Sunday, August 09, 2015

Let’s discuss the dress code and the faux sexism debate

Student protest is not new.  For decades America’s youth have stood on the ramparts and decried mistreatment of minorities, gays, and women.  They have marched in civil rights rallies, they have marched against wars, then taken stands against major issues within our society that have serious repercussions to their future and their children’s future. 

Now, a new cause!

PLEASANTON (CBS SF) — A high school student  in Pleasanton has launched a petition to change her school’s dress code, saying it is sexist and unfairly singles out young women.

“It’s unfairly making girls change the way they dress,” said Foothill High School  junior Sanam Nawim. “It really isn’t a fair dress code or a fair policy.”

Dress codes are hardly new.  Let’s see the sexist dress code policy.

Clothes, apparel or attire must be sufficient to conceal undergarments at all times. Clothing, apparel or attire that fails to provide adequate coverage of the body, including but not limited to, see-through or fishnet fabrics, bare midriffs, tank tops, tube tops, halter tops, spaghetti strap tops, off-the-shoulder or low-cut tops or dresses, skirts and shorts, which are shorter than mid-thigh in length, sagging pants, and tattered or torn clothing, are prohibited.

Seems reasonable enough except that people fail to remember that the clientele in a high school are teenagers.  They are going to push the envelope because it’s in their nature to do so.  It’s also the job of us as adults to set the limit and say “hold up.”

Take the issue with Toronto student, Alexi Halket.

  Crop Top Protest 20150526  

In my mind that’s not appropriate for the classroom.  Since I’m the adult and my job is to create a learning environment that is best for everyone, I get to be involved in enforcing a policy that is appropriate.  Alexi (pictured above with the “offending” dress) is basically wearing a sports bra.  What say you Alexi?

“So today a MALE teacher spoke to the vice principal regarding the shirt I was wearing, saying that it looked "too much like a sports bra." First of all, what's wrong with a sports bra? It does it's job of covering boobs, and why is SKIN perceived as "inappropriate".”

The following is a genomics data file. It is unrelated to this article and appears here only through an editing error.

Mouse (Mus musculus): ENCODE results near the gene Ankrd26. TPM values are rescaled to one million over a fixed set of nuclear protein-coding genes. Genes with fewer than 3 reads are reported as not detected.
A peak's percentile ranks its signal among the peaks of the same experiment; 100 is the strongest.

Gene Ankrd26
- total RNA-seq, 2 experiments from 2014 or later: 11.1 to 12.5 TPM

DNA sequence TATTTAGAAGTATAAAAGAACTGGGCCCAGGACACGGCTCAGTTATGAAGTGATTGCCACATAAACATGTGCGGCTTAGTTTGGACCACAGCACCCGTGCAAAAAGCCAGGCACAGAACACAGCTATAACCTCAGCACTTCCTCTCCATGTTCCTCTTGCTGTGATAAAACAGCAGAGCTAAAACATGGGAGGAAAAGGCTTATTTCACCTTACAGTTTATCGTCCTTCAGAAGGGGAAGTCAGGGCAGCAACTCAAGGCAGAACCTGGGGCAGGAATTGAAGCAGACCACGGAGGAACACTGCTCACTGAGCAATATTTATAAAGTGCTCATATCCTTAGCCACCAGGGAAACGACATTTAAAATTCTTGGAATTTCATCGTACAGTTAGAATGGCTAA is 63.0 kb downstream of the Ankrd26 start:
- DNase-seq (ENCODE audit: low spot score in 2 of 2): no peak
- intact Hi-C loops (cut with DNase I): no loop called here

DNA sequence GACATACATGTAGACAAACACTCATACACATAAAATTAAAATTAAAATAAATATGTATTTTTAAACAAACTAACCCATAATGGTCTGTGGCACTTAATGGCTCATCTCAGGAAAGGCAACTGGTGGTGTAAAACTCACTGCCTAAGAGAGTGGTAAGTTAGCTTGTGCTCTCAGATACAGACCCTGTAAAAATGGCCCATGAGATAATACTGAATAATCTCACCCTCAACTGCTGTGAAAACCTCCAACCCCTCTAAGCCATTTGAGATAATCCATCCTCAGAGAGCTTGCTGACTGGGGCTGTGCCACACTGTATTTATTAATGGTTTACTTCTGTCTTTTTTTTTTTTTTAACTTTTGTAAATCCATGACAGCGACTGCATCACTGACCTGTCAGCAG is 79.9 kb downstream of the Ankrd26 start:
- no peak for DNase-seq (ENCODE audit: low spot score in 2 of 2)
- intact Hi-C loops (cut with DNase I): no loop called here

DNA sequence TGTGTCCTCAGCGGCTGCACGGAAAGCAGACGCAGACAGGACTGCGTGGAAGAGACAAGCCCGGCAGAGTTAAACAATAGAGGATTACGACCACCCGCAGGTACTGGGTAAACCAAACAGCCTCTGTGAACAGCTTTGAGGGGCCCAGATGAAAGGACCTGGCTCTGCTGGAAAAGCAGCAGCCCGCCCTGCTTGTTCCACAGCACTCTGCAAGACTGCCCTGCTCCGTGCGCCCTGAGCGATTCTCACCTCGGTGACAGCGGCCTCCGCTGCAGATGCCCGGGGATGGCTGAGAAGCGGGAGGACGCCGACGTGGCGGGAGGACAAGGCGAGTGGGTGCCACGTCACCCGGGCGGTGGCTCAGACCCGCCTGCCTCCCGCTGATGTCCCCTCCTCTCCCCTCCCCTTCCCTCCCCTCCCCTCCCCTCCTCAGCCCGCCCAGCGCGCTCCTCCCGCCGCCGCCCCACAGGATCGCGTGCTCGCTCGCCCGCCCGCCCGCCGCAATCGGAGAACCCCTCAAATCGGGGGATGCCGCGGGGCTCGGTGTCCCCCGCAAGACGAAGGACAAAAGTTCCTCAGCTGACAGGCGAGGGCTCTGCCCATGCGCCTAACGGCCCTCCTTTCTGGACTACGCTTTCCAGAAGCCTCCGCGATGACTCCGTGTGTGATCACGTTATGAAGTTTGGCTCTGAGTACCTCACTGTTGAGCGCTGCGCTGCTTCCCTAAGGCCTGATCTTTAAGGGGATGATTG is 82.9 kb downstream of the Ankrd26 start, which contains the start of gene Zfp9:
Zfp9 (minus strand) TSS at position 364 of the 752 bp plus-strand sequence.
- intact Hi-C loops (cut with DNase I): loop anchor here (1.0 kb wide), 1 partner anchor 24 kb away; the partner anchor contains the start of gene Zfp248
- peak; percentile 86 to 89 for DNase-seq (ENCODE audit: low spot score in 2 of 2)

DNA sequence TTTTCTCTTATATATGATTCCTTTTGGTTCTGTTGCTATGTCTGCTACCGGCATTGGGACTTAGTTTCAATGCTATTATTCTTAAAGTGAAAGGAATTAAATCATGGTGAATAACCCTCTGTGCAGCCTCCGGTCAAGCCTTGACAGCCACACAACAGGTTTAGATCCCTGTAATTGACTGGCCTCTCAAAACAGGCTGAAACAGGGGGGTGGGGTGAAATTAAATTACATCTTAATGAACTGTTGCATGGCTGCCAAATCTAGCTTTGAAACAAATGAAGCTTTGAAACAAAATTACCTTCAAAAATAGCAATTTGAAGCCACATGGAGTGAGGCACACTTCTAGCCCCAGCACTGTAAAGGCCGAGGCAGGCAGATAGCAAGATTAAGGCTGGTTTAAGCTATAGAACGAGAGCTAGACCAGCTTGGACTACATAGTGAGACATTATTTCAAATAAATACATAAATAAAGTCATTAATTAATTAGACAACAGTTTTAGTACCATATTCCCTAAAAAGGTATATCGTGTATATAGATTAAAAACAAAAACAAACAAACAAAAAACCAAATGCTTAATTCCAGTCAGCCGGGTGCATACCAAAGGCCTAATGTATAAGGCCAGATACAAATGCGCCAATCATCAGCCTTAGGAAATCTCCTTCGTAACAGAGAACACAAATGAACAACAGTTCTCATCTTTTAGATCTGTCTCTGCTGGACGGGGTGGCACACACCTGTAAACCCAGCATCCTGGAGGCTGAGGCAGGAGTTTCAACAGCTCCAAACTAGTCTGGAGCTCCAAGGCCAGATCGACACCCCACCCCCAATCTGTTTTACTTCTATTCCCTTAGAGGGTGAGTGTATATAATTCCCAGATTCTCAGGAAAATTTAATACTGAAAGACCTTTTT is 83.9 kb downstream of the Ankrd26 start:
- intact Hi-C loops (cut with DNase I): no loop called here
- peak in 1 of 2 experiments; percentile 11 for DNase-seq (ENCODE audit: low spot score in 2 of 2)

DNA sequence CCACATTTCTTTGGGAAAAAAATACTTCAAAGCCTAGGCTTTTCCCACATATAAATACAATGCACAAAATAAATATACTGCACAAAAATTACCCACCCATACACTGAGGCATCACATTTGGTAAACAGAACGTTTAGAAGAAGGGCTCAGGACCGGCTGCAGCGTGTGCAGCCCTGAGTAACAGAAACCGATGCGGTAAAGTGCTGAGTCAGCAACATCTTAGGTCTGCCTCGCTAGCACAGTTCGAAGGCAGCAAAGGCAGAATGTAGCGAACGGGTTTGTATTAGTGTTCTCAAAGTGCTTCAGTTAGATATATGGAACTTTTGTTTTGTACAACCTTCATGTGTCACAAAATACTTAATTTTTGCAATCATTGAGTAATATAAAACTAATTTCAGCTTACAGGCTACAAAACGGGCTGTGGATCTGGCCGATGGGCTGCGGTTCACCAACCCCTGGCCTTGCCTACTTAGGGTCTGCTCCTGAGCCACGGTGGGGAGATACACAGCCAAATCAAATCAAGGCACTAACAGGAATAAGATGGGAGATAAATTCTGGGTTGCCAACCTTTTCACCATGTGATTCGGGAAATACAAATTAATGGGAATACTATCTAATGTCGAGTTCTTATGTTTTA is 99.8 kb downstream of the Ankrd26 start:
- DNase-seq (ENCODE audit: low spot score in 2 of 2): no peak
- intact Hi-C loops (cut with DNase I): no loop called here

The male teacher has already been publically vilified by the a female student, and has already taken a quite the risk asking the student to cover up.  The problem with a sports bra is simple; you don’t wear one to work unless the outfit is part of uniform for work.  Sports bras do have a place in public schools.  Basketball or volleyball practice for one, or even skimpier outfits when students are swimming.  But the line is, and should be drawn, at the classroom. 

“I even told them that I had a whole lineup of cute body positive outfits that made me feel beautiful because this week is my birthday!”

Positive body image has its merits.  It’s also the new and incredibly convenient method to hammer at teachers that set boundaries.  Girls are starting to go after teachers crying that male teachers are sexist, perverts, or are attacking the self esteem of a student that has a questionable body image.  And parents are buying into it.  Three years ago I had a parent call me and insist that her daughters clothes were appropriate and that I somehow felt threatened by her growing femininity.  I calmly stated that I maintained boundaries of professionalism in my classroom, that my actions were far from unreasonable, and that the student clothing was fine for other situations but just not my classroom.   After about 15 minutes the parent and I came to a mutual understanding that had to do, a lot, with acknowledgement that what her daughter was wearing was socially acceptable.  It was, well, fairly ridiculous.

And Ms. Halket?

“(The school said) this is a professional environment," Halket told The Canadian Press. "So I said, ‘yes, but the word professional comes from profession, meaning job, and this is your job, so I understand if you have to be professional, but I have to go to school and I’m going to wear whatever makes me comfortable.”

So there. 

I will make an observation that girls are more targeted with dress code violations than guys and the reason for that is really simple.  They wear more inappropriate clothing.  Period.  That’s not discriminatory, that’s factual.  Case in point; the backless see-through shirts.  The new fad at Ukiah High is girls wearing shirts that are see through and almost totally backless, then wearing bras or bikini tops to make it look like they are at the beach.  Some ladies knew I was going to pop them for it but started complaining of a double standard, that I didn’t enforce dress codes on guys.  I have yet to see any backless clothing by men, nor have I seen men wearing see-through clothing.  There isn’t a double standard.  Men and women are simply dressing different. 

There is a good chance that this issue comes up again next year because these things have a cycle and since it’s already a national issue, UHS is coming soon. 

blog comments powered by Disqus